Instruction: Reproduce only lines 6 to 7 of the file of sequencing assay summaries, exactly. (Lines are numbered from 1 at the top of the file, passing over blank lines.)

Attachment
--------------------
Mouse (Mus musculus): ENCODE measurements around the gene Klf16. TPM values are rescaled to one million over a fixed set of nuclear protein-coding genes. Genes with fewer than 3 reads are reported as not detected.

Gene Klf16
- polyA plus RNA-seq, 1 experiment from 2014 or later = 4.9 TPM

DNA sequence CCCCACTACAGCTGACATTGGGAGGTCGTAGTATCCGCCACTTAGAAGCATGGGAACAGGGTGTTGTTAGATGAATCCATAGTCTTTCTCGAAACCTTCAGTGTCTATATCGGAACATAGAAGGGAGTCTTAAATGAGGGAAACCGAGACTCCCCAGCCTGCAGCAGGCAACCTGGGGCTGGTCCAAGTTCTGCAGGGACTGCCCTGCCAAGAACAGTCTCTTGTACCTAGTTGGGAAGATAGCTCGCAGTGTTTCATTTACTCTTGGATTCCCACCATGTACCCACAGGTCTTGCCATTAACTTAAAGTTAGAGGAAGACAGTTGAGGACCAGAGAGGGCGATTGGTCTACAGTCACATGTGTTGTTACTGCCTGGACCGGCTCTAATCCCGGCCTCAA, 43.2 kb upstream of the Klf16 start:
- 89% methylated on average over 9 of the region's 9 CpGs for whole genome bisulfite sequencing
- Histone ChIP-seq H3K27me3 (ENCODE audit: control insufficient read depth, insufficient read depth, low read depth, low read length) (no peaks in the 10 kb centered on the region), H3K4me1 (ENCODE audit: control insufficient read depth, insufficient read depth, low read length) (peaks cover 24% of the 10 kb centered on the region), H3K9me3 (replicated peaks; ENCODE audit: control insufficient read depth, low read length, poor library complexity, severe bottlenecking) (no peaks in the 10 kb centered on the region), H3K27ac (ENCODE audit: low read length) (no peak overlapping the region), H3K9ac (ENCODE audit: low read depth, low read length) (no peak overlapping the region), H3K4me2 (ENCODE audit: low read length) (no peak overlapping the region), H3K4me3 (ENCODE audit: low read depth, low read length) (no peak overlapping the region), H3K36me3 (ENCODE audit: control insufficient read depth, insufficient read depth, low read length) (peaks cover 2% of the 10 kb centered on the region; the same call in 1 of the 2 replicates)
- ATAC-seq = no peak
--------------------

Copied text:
- Histone ChIP-seq H3K27me3 (ENCODE audit: control insufficient read depth, insufficient read depth, low read depth, low read length) (no peaks in the 10 kb centered on the region), H3K4me1 (ENCODE audit: control insufficient read depth, insufficient read depth, low read length) (peaks cover 24% of the 10 kb centered on the region), H3K9me3 (replicated peaks; ENCODE audit: control insufficient read depth, low read length, poor library complexity, severe bottlenecking) (no peaks in the 10 kb centered on the region), H3K27ac (ENCODE audit: low read length) (no peak overlapping the region), H3K9ac (ENCODE audit: low read depth, low read length) (no peak overlapping the region), H3K4me2 (ENCODE audit: low read length) (no peak overlapping the region), H3K4me3 (ENCODE audit: low read depth, low read length) (no peak overlapping the region), H3K36me3 (ENCODE audit: control insufficient read depth, insufficient read depth, low read length) (peaks cover 2% of the 10 kb centered on the region; the same call in 1 of the 2 replicates)
- ATAC-seq = no peak